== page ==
- Time and Tide - Basia
- Last Chance - Shooting Star
- Brand New Day - Sting
- Love Theme from "The Saint" Soundtrack
- Devil Inside - INXS
The “new” system is completely unbelievable: clean, sharp, great bass and superb imaging. A couple of co-workers (one of them a jazz musician, another a guy with an M3 like mine but with “stock” H&K stereo) have listened to the system and cannot believe how different and improved the music now sounds. It is like night and day – this is the way the H&K should have sounded when we got it. The new system is so impressive (specially with CD’s) that you can now listen to music louder and your ears do not hurt after a while, plus with the VEN4 there is absolutely ZERO hiss/noise when the engine is running.
- Research, and then do more research before you start. Look at the references I list below as a staring point. Those guys figured out what worked and what did not – lets leverage what they learned.
- YES, you can do the work yourself. As I will show you in the pictures below, there is a great deal of work involved to wire the amp to the OEM harness, but it is doable. Take your time – it pays.
- Make sure your amp can take the diff signals. I am exchanging email with another guy who tried without the VEN4 adapter and the noise was far too great once the engine was started that he had to shut down the radio. He is now in the process of buying the adapter.
- The H&K system is adequate, but not even close to being decent (in my opinion, of course). You can spend “relatively” little money and get a really good upgrade.
- The OEM head unit is very good. Certainly not the best, but good enough for most all stereo upgrades. Plus, keeping it means that the steering wheel controls DO work after the update.
- NO, you do NOT need special, pricey, super-duper speaker wires. The OEM wires are more than adequate and are already twisted which minimizes noise pickup.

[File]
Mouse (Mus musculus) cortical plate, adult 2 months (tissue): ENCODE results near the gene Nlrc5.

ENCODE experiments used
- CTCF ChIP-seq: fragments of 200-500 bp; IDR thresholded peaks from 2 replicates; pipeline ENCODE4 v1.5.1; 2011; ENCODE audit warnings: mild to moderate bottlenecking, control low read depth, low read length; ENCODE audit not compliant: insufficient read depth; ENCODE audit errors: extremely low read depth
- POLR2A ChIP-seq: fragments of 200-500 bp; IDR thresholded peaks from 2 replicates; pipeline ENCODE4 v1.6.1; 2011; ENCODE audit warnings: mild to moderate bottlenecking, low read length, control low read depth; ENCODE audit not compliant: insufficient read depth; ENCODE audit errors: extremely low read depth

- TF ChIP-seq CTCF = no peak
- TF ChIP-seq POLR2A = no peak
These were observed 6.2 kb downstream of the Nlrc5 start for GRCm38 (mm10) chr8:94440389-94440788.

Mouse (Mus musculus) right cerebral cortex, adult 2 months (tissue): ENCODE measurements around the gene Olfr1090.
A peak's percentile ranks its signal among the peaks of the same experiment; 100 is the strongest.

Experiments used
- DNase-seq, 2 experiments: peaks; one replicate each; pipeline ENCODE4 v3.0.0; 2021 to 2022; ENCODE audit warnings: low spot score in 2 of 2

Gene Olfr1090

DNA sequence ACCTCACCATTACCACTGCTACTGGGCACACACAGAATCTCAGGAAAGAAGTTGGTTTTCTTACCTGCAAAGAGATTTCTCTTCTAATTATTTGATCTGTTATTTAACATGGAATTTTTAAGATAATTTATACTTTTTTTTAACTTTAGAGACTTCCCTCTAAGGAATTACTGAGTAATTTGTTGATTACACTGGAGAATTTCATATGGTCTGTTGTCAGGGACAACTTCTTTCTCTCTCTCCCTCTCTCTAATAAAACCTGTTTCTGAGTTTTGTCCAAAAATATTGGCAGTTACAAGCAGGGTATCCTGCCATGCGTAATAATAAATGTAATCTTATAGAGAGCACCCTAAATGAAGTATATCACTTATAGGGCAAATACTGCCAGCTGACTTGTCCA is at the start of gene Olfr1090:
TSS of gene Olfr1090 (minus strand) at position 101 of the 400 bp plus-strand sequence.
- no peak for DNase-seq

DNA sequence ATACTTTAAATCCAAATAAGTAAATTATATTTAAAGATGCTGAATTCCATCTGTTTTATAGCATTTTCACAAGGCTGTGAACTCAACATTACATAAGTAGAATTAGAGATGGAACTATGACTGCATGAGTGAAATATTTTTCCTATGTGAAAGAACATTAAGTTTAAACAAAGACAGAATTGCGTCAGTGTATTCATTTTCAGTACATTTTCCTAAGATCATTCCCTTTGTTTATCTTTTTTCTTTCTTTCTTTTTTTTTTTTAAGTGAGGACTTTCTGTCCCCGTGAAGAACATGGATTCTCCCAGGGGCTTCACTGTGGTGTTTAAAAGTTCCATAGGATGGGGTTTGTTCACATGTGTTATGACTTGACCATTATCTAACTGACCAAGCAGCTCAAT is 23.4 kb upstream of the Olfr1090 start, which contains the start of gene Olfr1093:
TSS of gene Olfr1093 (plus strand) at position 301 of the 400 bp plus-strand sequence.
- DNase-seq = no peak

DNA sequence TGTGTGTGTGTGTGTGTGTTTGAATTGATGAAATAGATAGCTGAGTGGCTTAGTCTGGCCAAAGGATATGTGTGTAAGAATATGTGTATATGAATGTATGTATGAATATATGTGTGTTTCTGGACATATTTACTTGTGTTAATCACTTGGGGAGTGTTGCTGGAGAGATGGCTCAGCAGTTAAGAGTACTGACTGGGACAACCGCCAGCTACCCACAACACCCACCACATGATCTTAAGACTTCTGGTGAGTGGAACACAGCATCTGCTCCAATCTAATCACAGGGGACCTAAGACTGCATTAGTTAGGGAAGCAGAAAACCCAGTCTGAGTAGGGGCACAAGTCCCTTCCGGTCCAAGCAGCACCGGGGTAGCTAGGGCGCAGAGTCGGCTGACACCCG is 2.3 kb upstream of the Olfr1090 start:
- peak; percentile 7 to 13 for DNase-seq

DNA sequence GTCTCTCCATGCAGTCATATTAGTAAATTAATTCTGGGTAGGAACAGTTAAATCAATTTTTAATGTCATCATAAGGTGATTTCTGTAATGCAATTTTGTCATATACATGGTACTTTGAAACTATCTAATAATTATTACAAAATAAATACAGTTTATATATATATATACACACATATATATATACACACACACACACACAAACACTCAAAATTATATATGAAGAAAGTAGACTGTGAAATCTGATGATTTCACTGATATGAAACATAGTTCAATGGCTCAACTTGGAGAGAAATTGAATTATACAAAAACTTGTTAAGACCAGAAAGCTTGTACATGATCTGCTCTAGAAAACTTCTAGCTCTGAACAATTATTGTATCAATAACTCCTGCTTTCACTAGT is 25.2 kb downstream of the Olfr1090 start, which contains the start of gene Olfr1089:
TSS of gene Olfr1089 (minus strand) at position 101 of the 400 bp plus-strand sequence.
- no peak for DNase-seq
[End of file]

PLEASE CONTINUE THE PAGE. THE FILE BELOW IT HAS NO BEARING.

- Yes, you do loose the speed sensitive and “spatial” mode – and I am VERY happy I did J
- NO, getting the H&K system upgrade hoping that will make upgrading easier later is not true (what was my hope and I was wrong). There is nothing in the H&K system that makes the upgrade easier. The ONLY thing I am re-using is the H&K sub housing, but to pay $600 for that is insane!
- For those of you who like the H&K but want extra bass, just get a 2 channel amp, the adapter (if needed), and drive your subs with it. You can also try to fit aftermarket 6x9’s (the subs I got are now discontinued) and just use the built-in crossover to give the subs only the lowest frequencies (100-150Hz is a good place to start).
- It is worth to get a quality amp and quality separates – my system sounds awesome and it is because of the items that I selected. Even if you are on a budget (like I was), remember that you can replace stuff later, but it is cheaper to put good stuff the first time around!
OK, so here are the install pictures.
Getting access to the OEM amp:
Look at how “tiny” is the OEM amp that is supposed to be driving 6 speakers in the front, and four in the back (not counting the 2 subs):
Push the small “square” within the connector to remove it:
Remove the 4 screws holding the amp down:
Remove the piece of [Oops!] OEM amp from your fine car!:
Look at how much bigger the a/d/s amp is, even though is going to drive fewer speakers:
Although this is not the final resting place for the a/d/s amp, this is where I put it while I tested the whole system: